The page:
• Although the Paracels may now be deemed habitable, parties bent upon compromise should be able to negotiate limits to the claims this status might generate. It will be much easier to compromise upon sea boundaries if all the neighboring countries agree, as China apparently has regarding the comparable Senkaku/Diaoyu problem, that these tiny islets and reef features should not become the tail that wags the dog in maritime delimitation.

Following this approach, a fair delimitation can take place drawn from the land boundaries of the continental and large island land masses of the adjacent states, recognizing the Paracels as relevant features and thus giving China substantial ocean space in the area nearest to it. This would permit the countries of the region to work together to exploit the mineral, fishery, and other resources of the South China Sea for the benefit of their citizens and bring about the “peace, stability, economic growth and prosperity” as well as the “freedom of navigation and overflight”that their 2002 Declaration endorsed.

Who owns the South China Sea? Clearly of all the nations in the region.

Look at the distance of Spratly to China. At almost 1/4 mile long, Namyit is one of the larger Spratly Islands. It even has a heliport! The people there better keep their inflatable lifeboats handy, though, because it wouldn’t take much of a typhoon to swamp the entire island

This huge member of the Union Reefs group is almost 800 feet long and 300 feet wide at low tide. If they're serious about pumping the neighborhood's oil into the atmosphere, they need to start building on stilts while it still stays dry at high tide.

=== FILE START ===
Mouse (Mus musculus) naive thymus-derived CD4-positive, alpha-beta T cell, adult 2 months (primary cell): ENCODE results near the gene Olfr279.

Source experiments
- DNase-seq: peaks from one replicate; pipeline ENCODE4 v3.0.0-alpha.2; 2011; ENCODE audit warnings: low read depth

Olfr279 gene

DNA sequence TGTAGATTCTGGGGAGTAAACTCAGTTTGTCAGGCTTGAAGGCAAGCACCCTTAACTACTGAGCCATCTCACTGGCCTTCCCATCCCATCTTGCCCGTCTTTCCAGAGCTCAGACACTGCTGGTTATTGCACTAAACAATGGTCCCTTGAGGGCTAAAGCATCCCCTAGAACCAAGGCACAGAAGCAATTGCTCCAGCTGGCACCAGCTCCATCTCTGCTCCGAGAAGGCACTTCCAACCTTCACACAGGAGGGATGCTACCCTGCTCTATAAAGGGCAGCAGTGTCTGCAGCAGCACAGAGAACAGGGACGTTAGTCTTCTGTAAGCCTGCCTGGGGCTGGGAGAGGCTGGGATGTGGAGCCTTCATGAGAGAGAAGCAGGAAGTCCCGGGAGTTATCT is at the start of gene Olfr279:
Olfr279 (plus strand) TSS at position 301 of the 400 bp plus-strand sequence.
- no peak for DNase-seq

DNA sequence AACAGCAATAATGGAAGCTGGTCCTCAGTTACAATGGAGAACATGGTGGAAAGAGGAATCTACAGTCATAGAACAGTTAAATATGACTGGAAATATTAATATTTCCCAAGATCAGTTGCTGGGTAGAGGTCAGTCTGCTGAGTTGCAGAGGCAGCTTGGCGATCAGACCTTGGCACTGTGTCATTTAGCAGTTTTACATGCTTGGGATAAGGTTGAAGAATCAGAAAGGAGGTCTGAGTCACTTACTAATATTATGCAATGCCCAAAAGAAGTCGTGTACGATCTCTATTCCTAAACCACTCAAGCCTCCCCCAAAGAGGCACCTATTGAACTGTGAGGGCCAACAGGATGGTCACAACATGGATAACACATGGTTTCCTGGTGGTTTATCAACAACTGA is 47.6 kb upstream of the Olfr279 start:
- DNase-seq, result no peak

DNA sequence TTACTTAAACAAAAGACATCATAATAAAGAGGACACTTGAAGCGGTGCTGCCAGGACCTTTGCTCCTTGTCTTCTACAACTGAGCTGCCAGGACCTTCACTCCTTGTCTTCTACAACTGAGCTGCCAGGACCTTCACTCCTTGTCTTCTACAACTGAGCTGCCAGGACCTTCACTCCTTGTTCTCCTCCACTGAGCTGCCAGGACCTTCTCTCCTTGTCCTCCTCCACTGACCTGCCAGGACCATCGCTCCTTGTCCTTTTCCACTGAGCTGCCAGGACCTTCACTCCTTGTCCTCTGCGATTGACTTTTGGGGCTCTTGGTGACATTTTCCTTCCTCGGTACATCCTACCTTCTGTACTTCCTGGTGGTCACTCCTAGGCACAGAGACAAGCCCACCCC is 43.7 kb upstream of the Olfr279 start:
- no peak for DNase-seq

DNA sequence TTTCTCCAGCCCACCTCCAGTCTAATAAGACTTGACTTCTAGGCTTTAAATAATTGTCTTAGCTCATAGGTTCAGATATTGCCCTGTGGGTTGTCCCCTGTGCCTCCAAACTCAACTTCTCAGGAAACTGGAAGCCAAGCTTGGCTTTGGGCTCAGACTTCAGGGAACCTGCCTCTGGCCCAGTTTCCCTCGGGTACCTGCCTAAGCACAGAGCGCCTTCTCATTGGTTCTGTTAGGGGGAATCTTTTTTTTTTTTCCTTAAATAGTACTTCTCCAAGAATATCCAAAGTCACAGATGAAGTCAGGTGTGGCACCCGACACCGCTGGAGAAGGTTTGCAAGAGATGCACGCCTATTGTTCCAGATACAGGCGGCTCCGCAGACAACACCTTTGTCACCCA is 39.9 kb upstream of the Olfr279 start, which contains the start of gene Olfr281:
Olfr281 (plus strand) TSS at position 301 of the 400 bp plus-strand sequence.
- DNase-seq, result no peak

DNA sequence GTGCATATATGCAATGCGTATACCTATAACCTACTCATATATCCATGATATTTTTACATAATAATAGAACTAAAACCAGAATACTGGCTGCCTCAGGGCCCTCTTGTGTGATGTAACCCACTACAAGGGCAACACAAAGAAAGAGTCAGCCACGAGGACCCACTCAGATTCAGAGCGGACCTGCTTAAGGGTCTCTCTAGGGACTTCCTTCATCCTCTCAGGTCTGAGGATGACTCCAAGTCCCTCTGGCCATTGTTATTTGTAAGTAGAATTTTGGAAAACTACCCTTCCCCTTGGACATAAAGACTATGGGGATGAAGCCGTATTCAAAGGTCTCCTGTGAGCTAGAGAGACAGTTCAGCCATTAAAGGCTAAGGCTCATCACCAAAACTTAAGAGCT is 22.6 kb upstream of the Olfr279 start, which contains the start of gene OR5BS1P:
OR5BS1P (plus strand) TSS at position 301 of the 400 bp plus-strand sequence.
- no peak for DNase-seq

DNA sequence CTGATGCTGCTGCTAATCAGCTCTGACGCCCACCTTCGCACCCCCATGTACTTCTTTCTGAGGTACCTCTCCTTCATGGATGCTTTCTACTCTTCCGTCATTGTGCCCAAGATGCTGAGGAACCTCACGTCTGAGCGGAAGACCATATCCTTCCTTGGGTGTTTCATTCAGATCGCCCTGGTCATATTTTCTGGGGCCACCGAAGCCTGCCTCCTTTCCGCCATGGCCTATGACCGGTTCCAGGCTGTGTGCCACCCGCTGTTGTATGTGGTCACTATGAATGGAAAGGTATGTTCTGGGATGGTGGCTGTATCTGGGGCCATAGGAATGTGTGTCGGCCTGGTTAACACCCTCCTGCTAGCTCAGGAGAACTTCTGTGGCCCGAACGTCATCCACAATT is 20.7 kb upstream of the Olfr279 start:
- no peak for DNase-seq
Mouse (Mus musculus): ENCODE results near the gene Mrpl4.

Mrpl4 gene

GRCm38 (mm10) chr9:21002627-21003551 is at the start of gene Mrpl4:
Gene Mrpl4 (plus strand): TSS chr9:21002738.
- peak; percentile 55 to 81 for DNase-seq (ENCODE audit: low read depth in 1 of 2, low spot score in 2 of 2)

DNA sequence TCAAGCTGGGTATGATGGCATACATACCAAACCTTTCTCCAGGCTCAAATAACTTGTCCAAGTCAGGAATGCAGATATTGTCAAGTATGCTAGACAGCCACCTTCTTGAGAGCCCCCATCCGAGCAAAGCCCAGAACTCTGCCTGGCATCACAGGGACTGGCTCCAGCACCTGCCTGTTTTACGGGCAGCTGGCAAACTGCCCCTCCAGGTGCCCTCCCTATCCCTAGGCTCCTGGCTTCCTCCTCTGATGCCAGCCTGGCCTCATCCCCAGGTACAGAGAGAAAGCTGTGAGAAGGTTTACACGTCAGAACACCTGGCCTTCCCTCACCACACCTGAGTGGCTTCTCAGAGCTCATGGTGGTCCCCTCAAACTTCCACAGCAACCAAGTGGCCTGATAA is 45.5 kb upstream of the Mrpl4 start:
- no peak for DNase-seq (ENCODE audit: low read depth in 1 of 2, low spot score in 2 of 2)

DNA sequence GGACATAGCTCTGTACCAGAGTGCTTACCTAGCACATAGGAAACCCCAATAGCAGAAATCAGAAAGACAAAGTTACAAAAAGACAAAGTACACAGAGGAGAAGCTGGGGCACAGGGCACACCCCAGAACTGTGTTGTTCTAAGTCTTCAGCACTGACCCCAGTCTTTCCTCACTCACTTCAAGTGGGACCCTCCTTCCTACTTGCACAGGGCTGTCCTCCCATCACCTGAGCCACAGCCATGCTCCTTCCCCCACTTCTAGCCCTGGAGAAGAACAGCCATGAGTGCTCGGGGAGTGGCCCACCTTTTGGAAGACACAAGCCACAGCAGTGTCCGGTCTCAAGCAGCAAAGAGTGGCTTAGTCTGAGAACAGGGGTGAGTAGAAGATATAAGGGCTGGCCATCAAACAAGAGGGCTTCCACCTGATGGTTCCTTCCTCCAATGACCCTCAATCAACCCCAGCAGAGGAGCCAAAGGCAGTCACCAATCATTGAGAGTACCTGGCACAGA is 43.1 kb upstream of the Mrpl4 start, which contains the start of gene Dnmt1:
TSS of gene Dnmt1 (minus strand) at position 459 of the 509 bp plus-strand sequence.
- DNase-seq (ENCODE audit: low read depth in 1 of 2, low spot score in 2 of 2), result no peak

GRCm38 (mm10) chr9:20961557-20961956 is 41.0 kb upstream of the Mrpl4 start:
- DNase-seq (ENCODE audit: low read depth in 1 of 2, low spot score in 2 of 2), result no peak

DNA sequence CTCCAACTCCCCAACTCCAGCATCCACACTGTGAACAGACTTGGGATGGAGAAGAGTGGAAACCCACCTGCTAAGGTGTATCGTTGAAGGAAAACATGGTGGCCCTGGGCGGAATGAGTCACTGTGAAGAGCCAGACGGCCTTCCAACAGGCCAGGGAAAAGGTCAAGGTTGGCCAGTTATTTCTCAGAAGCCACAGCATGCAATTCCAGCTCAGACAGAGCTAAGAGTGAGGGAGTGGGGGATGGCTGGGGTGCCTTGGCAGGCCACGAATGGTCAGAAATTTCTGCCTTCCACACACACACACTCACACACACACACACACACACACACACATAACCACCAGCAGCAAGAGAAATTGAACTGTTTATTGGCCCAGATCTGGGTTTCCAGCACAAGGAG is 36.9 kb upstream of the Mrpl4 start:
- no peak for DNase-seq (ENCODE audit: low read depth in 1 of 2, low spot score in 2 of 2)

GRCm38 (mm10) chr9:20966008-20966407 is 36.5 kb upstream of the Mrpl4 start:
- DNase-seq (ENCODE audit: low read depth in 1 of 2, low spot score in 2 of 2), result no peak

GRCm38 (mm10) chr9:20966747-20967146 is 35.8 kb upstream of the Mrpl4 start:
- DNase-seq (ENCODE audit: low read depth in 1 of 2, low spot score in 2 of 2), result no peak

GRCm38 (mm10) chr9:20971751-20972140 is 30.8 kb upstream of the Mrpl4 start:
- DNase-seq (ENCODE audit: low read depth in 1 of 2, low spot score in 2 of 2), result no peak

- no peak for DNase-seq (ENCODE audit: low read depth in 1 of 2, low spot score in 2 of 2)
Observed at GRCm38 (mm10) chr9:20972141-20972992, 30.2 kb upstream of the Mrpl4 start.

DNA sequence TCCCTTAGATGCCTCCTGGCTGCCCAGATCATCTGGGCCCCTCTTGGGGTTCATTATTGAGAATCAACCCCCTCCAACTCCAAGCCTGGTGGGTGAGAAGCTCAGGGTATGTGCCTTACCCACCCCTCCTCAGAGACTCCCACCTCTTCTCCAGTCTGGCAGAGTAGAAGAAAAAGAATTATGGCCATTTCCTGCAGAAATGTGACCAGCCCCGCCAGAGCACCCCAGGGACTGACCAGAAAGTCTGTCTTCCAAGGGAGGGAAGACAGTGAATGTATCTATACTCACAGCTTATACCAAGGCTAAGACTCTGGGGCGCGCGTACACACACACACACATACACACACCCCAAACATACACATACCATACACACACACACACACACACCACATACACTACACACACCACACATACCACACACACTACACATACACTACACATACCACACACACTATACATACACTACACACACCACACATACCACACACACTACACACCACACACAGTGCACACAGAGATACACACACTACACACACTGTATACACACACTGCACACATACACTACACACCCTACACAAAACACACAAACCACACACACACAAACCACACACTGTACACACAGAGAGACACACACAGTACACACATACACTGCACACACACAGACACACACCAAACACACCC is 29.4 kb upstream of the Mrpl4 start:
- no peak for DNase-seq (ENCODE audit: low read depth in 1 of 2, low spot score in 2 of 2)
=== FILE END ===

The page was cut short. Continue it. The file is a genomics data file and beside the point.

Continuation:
China's closest big landmass is Hainan island, more than 900 kilometres away.

Chinese installation on islets, easily submerged.

Chinese installation on islets, easily submerged.

Vietnamese installation on islets, easily submerged.

A picture of artificial structures at Vietnam occupied West London Reef

A view of a dock at Vietnam occupied Pearson Reef

A aerial shot of Malaysia occupied Swallow Reef

Jerome A. Cohen is professor and co-director of the US-Asia Law Institute at NYU School of Law and adjunct senior fellow for Asia at the Council on Foreign Relations. Jon M. Van Dyke (1943-2011) is professor and Carlsmith Ball Faculty Scholar at the William S. Richardson School of Law at the University of Hawaii at Manoa.


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2 Responses to International legal experts offer legal expertise of South China sea claims

  1. Rigthfull Comment says:

    Philippines is the the rightful claimant of Spratley and all of this islets. No matter how many lies, fabrication, propaganda, and ancient baseless map China has to claim. If China so arrogantly want to start war/conflict to ASEAN or specific country go a head — and see what happen. I can’t not wait till you’re communist country fall apart. And so for this communist Vietnam who wants to still somebody else property cause of its GREED. Taiwan what the F**k why won’t you just join PRC so you could also have falsified claim. And MALAYSIA ——> “SHAME ON YOU!” what? you are going to claim part of Spratley cause you annexed Northern Borneo. Legally that is part of our country and that’s a fact you cannot change. May Karma hit you in the back! God bless.

  2. reaf says:

    If the chinese really discovered or claimed the spratley island since ancient time, why they were not able to discover the philippines? I’m sure wala pang civilization ang Pilipinas noon kaya dapat nakita nila ito at naging china’s annex. You know what i mean? use your logic!!!